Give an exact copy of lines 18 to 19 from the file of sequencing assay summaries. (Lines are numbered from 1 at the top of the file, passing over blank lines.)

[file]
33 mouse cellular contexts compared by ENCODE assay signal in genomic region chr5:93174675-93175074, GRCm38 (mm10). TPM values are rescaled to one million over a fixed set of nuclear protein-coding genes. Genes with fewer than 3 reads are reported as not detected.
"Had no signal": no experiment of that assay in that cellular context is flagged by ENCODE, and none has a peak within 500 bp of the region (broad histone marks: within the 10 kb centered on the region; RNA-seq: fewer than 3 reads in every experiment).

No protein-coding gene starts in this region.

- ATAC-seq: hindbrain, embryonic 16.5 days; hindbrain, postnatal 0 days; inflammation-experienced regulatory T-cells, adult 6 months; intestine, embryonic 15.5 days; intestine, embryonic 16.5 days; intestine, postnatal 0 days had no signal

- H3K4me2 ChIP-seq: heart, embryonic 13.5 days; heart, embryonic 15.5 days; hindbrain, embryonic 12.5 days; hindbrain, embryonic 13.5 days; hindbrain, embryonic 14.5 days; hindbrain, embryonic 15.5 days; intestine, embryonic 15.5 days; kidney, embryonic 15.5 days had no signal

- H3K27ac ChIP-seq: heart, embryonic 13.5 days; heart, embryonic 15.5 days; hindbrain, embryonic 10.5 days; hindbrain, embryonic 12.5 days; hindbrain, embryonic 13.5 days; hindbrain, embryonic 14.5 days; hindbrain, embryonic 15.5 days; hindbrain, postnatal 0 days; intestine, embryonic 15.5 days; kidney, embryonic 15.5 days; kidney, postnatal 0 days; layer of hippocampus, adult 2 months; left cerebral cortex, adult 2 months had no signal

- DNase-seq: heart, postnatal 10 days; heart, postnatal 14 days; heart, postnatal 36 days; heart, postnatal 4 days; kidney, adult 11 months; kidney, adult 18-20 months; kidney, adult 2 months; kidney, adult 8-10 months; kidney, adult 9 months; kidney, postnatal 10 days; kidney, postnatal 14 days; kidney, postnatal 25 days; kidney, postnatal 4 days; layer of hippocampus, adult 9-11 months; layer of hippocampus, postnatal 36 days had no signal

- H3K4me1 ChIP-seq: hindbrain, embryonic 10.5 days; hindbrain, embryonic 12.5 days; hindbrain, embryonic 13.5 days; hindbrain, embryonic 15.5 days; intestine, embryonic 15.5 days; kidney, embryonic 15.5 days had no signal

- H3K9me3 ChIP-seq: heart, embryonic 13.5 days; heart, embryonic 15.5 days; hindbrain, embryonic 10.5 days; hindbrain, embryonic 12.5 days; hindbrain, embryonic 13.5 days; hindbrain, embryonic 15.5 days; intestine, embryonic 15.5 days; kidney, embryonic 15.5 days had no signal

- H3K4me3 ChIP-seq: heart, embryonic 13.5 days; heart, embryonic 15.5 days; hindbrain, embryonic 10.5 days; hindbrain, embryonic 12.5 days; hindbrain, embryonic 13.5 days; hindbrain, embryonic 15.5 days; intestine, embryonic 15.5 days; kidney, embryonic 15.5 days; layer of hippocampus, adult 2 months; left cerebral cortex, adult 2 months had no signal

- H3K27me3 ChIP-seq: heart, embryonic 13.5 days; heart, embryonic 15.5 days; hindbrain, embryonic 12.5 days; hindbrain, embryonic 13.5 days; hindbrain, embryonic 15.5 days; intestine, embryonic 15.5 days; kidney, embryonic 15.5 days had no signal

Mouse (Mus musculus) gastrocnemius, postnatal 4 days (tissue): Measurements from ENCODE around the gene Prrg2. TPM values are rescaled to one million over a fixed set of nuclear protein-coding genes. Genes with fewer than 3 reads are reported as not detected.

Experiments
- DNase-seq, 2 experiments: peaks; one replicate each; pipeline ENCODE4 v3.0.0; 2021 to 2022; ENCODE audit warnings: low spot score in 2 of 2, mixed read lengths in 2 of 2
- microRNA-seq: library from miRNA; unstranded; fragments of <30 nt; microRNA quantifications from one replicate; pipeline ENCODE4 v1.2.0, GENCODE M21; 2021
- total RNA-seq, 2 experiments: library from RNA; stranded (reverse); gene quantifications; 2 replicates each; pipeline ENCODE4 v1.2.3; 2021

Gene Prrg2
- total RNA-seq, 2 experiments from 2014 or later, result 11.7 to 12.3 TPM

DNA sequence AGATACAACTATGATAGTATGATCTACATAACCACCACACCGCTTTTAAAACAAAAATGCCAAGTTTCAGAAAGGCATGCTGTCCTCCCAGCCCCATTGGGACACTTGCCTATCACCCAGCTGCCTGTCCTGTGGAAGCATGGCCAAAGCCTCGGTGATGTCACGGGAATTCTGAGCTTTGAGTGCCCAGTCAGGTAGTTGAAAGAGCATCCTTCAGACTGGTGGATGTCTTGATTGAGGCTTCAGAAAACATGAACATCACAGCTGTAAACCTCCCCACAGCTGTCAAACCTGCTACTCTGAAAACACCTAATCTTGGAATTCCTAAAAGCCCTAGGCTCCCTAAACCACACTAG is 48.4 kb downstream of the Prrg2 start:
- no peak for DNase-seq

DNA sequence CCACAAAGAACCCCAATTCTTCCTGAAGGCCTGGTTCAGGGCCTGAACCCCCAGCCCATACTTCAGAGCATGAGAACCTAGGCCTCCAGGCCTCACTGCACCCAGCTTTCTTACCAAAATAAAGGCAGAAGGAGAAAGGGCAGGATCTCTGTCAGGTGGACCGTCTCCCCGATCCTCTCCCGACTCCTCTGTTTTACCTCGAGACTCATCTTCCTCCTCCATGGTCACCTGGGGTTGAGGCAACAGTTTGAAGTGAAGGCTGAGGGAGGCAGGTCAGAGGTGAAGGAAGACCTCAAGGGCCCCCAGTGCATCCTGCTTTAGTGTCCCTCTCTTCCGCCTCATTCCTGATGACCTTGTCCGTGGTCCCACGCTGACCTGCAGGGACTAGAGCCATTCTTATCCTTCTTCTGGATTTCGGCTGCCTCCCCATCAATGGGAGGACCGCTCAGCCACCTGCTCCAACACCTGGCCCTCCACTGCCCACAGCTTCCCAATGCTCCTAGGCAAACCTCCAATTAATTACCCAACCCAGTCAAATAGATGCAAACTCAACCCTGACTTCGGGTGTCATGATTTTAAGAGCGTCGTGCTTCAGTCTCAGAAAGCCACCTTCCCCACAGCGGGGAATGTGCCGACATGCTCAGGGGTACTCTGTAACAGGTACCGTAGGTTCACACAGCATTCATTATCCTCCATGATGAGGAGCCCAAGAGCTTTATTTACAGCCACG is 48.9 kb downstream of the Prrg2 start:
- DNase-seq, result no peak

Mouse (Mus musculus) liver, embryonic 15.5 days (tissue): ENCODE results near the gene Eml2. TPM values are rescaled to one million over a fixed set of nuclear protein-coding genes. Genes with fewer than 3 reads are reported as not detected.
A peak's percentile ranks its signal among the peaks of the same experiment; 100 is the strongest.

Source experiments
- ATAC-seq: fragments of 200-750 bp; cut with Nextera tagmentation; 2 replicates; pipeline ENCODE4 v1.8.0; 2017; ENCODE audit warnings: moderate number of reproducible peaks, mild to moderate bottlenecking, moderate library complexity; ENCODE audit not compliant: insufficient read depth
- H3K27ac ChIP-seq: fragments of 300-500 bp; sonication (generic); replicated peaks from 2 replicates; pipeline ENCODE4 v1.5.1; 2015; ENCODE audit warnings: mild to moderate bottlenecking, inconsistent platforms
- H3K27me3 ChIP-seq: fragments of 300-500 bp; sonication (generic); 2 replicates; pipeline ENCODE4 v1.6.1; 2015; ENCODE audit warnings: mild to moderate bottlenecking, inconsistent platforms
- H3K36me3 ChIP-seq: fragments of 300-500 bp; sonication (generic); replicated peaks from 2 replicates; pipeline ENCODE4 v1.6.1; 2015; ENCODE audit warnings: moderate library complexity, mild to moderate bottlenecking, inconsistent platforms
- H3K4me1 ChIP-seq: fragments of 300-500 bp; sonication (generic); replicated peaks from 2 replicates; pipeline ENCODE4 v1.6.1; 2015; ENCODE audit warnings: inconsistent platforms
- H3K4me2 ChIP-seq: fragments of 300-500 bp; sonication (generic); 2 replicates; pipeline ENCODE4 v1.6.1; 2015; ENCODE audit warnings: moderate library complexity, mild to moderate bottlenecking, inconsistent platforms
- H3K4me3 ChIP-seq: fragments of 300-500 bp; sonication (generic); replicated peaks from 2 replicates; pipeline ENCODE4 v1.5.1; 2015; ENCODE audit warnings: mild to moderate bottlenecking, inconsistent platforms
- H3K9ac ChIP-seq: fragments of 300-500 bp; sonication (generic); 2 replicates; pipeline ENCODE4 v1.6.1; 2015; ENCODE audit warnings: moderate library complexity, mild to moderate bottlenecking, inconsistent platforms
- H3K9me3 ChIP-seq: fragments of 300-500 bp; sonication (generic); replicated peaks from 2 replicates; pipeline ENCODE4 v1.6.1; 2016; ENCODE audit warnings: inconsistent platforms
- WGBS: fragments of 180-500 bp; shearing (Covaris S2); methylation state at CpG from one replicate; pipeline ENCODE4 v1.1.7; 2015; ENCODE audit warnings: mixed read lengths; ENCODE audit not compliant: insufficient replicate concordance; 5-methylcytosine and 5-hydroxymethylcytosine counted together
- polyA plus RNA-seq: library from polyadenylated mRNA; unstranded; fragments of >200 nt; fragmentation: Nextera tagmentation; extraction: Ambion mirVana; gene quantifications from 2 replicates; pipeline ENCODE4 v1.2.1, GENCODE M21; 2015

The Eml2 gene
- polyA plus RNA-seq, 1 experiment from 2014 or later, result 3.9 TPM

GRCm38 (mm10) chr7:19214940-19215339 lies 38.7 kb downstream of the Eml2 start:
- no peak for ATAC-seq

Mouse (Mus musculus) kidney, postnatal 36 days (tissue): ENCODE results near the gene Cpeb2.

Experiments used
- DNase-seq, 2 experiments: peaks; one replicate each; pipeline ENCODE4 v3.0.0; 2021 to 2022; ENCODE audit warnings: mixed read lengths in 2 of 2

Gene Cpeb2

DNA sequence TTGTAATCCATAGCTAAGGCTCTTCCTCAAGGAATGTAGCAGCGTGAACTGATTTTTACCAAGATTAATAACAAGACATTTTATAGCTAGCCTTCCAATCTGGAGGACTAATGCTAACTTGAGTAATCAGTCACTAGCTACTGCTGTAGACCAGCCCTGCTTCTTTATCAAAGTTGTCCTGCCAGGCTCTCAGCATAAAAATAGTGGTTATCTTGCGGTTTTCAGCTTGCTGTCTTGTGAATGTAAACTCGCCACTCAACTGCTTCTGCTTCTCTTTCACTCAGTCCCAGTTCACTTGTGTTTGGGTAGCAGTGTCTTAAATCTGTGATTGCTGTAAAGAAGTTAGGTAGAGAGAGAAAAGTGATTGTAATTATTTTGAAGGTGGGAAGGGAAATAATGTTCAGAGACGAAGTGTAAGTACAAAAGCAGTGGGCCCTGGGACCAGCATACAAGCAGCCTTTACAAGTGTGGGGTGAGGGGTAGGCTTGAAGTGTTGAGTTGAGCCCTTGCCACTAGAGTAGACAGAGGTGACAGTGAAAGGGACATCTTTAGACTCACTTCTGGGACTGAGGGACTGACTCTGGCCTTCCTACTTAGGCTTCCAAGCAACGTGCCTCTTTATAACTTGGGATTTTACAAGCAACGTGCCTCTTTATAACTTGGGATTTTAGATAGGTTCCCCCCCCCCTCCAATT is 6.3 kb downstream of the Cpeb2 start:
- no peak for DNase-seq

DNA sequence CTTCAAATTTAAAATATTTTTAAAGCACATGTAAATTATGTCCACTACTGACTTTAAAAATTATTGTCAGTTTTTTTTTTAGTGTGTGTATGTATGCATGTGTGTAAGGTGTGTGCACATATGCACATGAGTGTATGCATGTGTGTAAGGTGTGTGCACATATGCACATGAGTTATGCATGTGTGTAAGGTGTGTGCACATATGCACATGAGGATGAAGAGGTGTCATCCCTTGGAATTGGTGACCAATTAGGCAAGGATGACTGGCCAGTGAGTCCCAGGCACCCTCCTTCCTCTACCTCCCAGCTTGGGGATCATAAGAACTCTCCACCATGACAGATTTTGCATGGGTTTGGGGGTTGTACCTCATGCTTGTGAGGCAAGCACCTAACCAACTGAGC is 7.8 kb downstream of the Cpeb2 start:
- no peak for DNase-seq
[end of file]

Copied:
- total RNA-seq, 2 experiments from 2014 or later, result 11.7 to 12.3 TPM

DNA sequence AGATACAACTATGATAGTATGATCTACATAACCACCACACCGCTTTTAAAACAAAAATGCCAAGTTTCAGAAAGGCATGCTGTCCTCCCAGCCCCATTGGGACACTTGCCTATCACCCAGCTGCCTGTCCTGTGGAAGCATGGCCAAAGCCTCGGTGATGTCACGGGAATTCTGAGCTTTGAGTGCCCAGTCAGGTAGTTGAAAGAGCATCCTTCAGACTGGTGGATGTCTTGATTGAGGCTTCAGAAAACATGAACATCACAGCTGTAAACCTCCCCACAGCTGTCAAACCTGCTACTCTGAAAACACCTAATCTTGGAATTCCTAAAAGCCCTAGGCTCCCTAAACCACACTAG is 48.4 kb downstream of the Prrg2 start: